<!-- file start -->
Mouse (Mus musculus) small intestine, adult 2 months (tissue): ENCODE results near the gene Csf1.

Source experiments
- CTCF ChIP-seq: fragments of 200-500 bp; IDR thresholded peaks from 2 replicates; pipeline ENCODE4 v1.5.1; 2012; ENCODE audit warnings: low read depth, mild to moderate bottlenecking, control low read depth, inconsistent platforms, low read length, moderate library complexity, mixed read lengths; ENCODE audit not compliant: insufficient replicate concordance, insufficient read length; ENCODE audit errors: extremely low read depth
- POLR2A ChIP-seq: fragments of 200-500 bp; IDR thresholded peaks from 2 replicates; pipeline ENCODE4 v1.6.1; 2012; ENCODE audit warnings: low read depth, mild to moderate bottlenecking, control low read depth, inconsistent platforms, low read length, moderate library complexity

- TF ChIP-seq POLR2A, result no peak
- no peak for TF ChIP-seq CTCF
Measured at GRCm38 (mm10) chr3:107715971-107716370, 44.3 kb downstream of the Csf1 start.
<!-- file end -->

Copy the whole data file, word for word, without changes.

Mouse (Mus musculus) small intestine, adult 2 months (tissue): ENCODE results near the gene Csf1.

Source experiments
- CTCF ChIP-seq: fragments of 200-500 bp; IDR thresholded peaks from 2 replicates; pipeline ENCODE4 v1.5.1; 2012; ENCODE audit warnings: low read depth, mild to moderate bottlenecking, control low read depth, inconsistent platforms, low read length, moderate library complexity, mixed read lengths; ENCODE audit not compliant: insufficient replicate concordance, insufficient read length; ENCODE audit errors: extremely low read depth
- POLR2A ChIP-seq: fragments of 200-500 bp; IDR thresholded peaks from 2 replicates; pipeline ENCODE4 v1.6.1; 2012; ENCODE audit warnings: low read depth, mild to moderate bottlenecking, control low read depth, inconsistent platforms, low read length, moderate library complexity

- TF ChIP-seq POLR2A, result no peak
- no peak for TF ChIP-seq CTCF
Measured at GRCm38 (mm10) chr3:107715971-107716370, 44.3 kb downstream of the Csf1 start.